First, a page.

Tuesday, February 22, 2011

Putting yourself first

Photo credit: spaceodissey/ Flickr Creative Commons
I think in our culture, we often believe that putting ourselves first is selfish, egotistical, wrong. This in spite of a lot of big talk about "looking out for number one." (Talk which is usually problematic in other ways, but I don't want to go there right now.) We give so little respect and value to our own needs, our own lives. We put the needs of our loved ones before our own, and we put the needs of our jobs: the needs of our superiors, our subordinates, our peers and our clients before our own. Maybe we realize that this is not working, and we try to put aside a portion of each day for self-care, or we try to assert our right to say no.

I've been thinking about this a lot because I've been on a journey, the last two years, of learning to say yes to myself. Like so many things, it's a little easier said than done. The how and when to put your own needs first is difficult. It's not that you want to ignore the needs of others. It's just that you need to be well and balanced yourself in order to truly give and support the others around you. Too few of us in this culture are well and balanced these days, in my opinion. I know this because when I meet someone who is, that person stands out.

I wanted to pass on a teaching from one of my teachers, Susan Marcus. (Susan has so much wisdom to share, and I'm excited to see her own studio, Studio Peace, coming into being. Check it out.) Last week in class, it seemed like everyone was hurting in one way or another. Susan took the opportunity to talk about how injury reminds us that we need to respect and care for our bodies. Then she said, "I often think that if everyone took care of themselves the way women do when they're pregnant, how much healthier we'd all be. Just think about what would happen if we all took as much responsibility for our own lives in our bodies as we do when we have another life within us."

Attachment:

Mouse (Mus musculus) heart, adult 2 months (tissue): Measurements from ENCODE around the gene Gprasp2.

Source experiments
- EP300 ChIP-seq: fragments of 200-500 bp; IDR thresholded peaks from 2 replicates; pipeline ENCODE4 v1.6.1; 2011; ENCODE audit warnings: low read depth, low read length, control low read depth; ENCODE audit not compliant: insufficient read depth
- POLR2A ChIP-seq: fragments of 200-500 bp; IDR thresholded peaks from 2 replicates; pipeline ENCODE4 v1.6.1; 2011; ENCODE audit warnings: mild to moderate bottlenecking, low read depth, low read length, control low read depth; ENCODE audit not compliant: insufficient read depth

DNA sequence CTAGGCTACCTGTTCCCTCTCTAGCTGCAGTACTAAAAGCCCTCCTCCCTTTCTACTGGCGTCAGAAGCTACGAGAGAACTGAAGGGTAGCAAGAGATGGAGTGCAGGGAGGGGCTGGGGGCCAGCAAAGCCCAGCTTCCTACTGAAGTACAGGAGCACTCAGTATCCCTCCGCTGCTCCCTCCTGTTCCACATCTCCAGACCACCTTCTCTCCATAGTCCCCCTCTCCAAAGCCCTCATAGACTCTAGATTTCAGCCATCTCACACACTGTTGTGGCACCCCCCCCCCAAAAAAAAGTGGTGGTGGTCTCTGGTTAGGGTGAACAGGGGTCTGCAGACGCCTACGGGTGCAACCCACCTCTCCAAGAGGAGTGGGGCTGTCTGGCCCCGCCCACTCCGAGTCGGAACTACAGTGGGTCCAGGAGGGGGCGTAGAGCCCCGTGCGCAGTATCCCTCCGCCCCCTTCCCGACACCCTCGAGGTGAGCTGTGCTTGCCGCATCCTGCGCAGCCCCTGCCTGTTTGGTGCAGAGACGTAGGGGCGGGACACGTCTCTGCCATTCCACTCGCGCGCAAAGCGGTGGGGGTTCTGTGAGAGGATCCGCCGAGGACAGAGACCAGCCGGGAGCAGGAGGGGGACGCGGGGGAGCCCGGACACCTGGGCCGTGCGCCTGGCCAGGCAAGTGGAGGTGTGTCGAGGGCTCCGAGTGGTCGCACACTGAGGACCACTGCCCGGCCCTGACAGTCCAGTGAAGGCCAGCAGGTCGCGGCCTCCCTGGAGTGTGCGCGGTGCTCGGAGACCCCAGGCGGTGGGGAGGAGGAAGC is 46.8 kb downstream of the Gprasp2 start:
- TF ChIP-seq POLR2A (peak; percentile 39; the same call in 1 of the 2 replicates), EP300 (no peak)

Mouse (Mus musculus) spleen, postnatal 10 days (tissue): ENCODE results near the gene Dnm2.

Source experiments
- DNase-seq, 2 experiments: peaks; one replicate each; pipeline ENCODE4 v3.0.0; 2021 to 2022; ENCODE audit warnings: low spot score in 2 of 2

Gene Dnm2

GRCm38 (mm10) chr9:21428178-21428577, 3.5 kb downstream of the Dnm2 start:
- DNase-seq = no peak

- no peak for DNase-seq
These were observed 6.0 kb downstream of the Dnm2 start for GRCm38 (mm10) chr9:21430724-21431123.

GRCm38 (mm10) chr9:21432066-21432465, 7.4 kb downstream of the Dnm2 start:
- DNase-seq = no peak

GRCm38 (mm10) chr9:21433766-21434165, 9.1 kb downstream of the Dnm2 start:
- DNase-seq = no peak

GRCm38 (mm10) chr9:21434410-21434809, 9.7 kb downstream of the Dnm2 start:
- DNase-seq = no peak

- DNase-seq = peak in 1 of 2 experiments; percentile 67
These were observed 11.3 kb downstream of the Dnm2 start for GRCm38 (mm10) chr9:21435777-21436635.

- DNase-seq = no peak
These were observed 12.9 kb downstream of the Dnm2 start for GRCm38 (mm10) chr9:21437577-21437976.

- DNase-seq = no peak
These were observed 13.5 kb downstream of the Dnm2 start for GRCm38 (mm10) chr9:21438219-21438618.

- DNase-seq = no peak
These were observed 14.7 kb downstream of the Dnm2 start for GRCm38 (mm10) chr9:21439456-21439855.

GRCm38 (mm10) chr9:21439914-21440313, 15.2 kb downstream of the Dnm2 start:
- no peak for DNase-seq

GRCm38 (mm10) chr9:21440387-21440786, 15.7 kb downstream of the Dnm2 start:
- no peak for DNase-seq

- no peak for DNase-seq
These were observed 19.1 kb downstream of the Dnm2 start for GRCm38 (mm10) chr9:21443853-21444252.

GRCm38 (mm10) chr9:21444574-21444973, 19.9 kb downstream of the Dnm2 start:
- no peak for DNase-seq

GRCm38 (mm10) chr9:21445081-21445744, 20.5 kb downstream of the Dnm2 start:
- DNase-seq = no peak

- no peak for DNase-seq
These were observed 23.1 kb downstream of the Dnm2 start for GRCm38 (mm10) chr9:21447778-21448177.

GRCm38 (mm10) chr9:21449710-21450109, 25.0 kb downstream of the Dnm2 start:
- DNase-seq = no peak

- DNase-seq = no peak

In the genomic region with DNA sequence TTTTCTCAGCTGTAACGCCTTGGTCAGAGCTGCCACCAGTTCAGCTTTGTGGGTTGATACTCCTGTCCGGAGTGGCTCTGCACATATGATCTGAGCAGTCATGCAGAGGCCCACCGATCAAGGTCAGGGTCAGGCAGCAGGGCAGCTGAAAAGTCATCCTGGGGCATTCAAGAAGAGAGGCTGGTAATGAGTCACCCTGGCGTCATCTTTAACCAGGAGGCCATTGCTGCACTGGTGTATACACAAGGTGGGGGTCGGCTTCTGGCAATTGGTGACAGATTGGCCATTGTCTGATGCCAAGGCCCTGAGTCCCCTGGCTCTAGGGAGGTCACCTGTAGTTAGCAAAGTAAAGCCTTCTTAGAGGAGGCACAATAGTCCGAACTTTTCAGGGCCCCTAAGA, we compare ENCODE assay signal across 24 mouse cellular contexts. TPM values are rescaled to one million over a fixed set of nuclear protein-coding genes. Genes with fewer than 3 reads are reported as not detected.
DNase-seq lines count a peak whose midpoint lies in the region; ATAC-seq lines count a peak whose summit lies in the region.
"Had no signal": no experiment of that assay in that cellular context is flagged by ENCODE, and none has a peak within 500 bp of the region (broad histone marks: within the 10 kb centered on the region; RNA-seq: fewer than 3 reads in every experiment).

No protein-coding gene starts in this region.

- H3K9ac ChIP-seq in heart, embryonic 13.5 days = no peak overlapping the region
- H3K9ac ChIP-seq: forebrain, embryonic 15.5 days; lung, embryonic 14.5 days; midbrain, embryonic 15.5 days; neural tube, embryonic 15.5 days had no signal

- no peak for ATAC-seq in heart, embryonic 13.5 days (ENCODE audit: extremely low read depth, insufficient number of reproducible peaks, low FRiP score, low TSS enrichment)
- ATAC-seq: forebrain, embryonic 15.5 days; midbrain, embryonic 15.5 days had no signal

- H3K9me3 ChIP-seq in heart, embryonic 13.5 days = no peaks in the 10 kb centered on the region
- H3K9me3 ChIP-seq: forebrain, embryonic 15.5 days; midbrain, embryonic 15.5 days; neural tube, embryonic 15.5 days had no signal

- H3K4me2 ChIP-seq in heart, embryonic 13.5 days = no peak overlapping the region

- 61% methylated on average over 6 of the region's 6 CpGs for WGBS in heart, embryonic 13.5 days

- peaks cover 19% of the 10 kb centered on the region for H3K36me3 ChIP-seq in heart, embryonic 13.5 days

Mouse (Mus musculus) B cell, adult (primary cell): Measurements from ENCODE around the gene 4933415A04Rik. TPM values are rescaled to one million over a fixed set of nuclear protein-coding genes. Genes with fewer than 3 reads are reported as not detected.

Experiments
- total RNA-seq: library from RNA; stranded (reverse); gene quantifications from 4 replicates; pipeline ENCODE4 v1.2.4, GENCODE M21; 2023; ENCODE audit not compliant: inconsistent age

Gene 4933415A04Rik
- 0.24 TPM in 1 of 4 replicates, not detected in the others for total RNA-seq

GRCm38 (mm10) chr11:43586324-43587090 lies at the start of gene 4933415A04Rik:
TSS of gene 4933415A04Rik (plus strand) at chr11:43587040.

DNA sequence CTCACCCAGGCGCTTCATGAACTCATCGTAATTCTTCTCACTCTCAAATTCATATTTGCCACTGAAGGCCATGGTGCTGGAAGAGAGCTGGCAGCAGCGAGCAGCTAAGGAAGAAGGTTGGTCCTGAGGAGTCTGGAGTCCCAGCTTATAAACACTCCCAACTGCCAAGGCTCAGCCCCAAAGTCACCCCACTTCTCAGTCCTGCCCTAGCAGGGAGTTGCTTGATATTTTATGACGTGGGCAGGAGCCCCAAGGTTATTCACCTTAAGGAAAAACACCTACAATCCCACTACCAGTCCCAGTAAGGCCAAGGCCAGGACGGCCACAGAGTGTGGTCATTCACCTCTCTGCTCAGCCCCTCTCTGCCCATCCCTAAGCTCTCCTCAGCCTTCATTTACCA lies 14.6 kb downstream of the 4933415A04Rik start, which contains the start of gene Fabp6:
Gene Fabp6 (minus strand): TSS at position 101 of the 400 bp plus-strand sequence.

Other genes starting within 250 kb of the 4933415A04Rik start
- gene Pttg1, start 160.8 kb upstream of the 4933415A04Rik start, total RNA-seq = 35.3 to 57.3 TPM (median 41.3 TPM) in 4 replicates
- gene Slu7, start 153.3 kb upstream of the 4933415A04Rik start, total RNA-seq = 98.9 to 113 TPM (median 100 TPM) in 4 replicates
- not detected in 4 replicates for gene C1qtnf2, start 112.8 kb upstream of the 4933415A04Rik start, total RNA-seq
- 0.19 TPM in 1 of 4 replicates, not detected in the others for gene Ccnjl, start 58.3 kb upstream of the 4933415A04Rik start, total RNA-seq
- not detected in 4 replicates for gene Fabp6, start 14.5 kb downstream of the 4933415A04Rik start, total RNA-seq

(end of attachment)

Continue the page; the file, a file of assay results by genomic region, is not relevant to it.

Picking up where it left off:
I'm at the age where a large percentage of my friends are either pregnant or have just had a baby, so I've seen it happen. Women get pregnant, and they stop drinking so much coffee. They stop drinking alcohol and/or smoking. They start eating their fruits and vegetables, they take their supplements, and they start drinking enough water. They work less overtime and they're dedicated to making time for their yoga class.

Why are we willing to make profound life changes to protect the life of our child, but we are not willing to make the same changes to protect the body - the one and only body - we were given in this life? Why are we not willing to make those same changes for ourselves, when they improve our happiness and our sense of well-being? I'm saying "we" here because I'm just as guilty as the next person. Stop drinking coffee?

So I've been playing with this idea a little bit. There's this spark of divinity in this body. This body is all it has. How can I care for it? It makes it a little easier not to make excuses, a little easier to step onto my mat every day and eat my veggies and drink water and meditate. The life within me. The light within me. Ahimsa applies to me, too.

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